The accident happened when the bus hit a stationary lorry parked on the side of the road. From the evidence, of P.W.3 the’ police officer who drew the sketch plan one can tell that the bus was traveling at a high speed, because after hitting the stationary lorry, it traveled for quite a distance before it fell into a swamp living the lorry behind No evidence was called by the defendant to show how this accident happened.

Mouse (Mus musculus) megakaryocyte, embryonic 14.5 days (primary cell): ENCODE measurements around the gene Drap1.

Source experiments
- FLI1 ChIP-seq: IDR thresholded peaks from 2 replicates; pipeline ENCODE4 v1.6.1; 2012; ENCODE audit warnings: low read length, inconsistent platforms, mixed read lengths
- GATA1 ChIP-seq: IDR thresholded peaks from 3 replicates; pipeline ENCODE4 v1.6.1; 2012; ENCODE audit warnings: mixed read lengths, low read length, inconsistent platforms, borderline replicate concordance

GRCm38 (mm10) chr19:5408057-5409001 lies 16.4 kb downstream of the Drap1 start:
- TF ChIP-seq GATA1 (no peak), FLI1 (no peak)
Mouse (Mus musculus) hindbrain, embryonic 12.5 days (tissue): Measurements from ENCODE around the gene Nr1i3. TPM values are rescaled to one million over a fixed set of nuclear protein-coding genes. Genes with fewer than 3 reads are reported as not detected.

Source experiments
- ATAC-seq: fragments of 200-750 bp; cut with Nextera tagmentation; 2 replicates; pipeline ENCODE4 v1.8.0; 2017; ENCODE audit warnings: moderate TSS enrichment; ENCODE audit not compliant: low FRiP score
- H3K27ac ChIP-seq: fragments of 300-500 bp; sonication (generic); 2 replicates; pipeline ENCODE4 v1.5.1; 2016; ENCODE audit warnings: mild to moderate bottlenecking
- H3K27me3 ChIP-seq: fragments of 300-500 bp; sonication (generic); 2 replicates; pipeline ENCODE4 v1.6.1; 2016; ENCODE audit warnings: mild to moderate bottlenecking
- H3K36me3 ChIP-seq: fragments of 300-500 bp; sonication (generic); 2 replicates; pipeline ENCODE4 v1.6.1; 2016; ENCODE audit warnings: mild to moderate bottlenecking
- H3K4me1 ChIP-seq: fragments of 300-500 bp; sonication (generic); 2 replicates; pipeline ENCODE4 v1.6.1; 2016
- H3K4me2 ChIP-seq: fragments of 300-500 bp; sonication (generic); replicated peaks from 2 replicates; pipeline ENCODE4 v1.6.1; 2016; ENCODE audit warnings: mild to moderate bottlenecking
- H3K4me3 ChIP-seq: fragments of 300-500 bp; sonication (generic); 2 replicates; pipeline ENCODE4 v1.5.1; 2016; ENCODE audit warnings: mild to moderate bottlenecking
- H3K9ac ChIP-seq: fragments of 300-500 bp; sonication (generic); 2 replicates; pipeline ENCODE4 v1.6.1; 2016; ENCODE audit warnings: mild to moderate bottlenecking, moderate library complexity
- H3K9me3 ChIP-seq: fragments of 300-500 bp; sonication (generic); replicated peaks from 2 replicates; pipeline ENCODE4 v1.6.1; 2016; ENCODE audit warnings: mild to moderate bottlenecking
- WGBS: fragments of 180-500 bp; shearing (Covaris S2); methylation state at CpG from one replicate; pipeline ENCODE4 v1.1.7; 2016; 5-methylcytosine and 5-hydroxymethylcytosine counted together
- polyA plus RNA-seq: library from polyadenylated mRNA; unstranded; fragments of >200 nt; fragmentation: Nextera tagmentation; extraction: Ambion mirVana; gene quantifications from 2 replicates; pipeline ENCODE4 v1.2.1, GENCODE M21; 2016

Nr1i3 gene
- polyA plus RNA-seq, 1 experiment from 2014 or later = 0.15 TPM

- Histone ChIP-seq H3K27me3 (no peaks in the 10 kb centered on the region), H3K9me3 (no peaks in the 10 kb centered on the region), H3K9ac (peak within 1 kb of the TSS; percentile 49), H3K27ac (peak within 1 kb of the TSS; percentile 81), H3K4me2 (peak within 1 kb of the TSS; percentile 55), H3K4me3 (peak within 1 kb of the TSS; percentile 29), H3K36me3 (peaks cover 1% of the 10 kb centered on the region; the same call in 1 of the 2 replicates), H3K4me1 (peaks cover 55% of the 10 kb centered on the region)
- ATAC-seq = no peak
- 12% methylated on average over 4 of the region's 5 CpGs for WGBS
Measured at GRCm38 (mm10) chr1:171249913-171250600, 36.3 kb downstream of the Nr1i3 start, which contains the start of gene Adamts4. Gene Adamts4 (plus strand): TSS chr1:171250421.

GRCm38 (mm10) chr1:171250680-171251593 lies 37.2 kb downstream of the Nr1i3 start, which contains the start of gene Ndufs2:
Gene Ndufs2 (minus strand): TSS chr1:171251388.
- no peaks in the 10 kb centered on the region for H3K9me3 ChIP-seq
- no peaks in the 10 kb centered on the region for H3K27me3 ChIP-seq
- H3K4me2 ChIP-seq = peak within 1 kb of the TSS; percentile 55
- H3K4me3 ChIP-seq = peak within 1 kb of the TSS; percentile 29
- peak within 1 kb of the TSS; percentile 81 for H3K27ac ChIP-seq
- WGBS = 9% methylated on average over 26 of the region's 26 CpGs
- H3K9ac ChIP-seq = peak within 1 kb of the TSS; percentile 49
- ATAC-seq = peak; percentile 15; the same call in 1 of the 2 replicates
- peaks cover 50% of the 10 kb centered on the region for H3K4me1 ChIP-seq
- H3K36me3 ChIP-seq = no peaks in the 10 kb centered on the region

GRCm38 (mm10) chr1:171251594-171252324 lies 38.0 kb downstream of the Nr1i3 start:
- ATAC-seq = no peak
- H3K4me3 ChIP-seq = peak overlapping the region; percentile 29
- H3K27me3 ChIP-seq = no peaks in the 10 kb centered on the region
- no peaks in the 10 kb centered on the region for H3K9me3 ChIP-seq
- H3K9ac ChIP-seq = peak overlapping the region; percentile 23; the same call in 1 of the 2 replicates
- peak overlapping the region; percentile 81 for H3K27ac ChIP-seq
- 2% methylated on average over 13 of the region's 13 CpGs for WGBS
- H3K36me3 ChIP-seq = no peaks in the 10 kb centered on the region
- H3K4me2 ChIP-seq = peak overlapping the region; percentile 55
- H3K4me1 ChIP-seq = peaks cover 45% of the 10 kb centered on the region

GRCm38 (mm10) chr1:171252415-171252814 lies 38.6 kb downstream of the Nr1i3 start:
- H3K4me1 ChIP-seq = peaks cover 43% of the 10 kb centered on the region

Counsel for the plaintiff invited court to invoke the doctrine of res ipsa loquitor and find that the driver was negligent. a person who puts his vehicle on the road to be used as a passenger vehicle owes a duty of care to the passengers to see that the vehicle is driven carefully for the safety of the passengers. The plaintiff who alleges negligence on the part of the defendant must show that the accident would not have occurred if there was no negligence. From the evidence of the plaintiff’s witnesses it is clear that the driver of the bus was over speeding and did not have proper lights, because vehicles do not normally go crushing into a stationary vehicle properly parked on the side of the road and on a straight road. I have therefore found that the driver of the bus was negligent. With regard to the alternative cause of action of res ipsa loquitor I would have also found the driver liable as no explanation was offered by the defendant as to the cause of the accident in the light of the plaintiff’s case, refer to the cases of Mrs. Mkaidaga vs. Asgaralli Gulam Hussen 1922 UL R107, Bikwatinzo vs. Railway corporation 1971 E.A 82. However, the defendant in this case cannot be held negligent as I have already ruled that the driver was not an employee of the defendant company.